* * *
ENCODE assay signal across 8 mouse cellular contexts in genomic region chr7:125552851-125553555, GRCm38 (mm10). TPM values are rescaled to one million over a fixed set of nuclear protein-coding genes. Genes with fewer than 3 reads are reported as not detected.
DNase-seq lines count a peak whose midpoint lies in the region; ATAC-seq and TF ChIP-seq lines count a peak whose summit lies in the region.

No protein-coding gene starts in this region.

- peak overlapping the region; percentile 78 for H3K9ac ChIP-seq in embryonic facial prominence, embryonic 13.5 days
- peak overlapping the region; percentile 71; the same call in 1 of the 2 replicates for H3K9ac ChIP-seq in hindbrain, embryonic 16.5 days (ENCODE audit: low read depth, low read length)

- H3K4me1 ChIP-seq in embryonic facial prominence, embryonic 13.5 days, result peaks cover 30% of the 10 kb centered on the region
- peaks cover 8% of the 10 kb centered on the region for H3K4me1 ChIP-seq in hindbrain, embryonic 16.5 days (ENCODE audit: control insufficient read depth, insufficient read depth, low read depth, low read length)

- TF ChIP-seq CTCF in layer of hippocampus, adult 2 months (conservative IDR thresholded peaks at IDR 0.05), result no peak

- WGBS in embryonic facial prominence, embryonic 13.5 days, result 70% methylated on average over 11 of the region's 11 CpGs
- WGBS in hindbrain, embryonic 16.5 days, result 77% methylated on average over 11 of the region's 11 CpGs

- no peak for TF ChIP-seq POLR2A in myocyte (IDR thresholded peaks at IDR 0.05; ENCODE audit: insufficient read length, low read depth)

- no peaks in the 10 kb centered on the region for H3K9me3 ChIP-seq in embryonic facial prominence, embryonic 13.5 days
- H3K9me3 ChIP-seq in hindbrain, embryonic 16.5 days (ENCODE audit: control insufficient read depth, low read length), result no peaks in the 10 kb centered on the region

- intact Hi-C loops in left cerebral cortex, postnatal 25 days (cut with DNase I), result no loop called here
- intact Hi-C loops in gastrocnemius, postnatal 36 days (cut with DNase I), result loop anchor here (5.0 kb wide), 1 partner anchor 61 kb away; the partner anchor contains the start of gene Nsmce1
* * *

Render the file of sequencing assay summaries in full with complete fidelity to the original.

ENCODE assay signal across 8 mouse cellular contexts in genomic region chr7:125552851-125553555, GRCm38 (mm10). TPM values are rescaled to one million over a fixed set of nuclear protein-coding genes. Genes with fewer than 3 reads are reported as not detected.
DNase-seq lines count a peak whose midpoint lies in the region; ATAC-seq and TF ChIP-seq lines count a peak whose summit lies in the region.

No protein-coding gene starts in this region.

- peak overlapping the region; percentile 78 for H3K9ac ChIP-seq in embryonic facial prominence, embryonic 13.5 days
- peak overlapping the region; percentile 71; the same call in 1 of the 2 replicates for H3K9ac ChIP-seq in hindbrain, embryonic 16.5 days (ENCODE audit: low read depth, low read length)

- H3K4me1 ChIP-seq in embryonic facial prominence, embryonic 13.5 days, result peaks cover 30% of the 10 kb centered on the region
- peaks cover 8% of the 10 kb centered on the region for H3K4me1 ChIP-seq in hindbrain, embryonic 16.5 days (ENCODE audit: control insufficient read depth, insufficient read depth, low read depth, low read length)

- TF ChIP-seq CTCF in layer of hippocampus, adult 2 months (conservative IDR thresholded peaks at IDR 0.05), result no peak

- WGBS in embryonic facial prominence, embryonic 13.5 days, result 70% methylated on average over 11 of the region's 11 CpGs
- WGBS in hindbrain, embryonic 16.5 days, result 77% methylated on average over 11 of the region's 11 CpGs

- no peak for TF ChIP-seq POLR2A in myocyte (IDR thresholded peaks at IDR 0.05; ENCODE audit: insufficient read length, low read depth)

- no peaks in the 10 kb centered on the region for H3K9me3 ChIP-seq in embryonic facial prominence, embryonic 13.5 days
- H3K9me3 ChIP-seq in hindbrain, embryonic 16.5 days (ENCODE audit: control insufficient read depth, low read length), result no peaks in the 10 kb centered on the region

- intact Hi-C loops in left cerebral cortex, postnatal 25 days (cut with DNase I), result no loop called here
- intact Hi-C loops in gastrocnemius, postnatal 36 days (cut with DNase I), result loop anchor here (5.0 kb wide), 1 partner anchor 61 kb away; the partner anchor contains the start of gene Nsmce1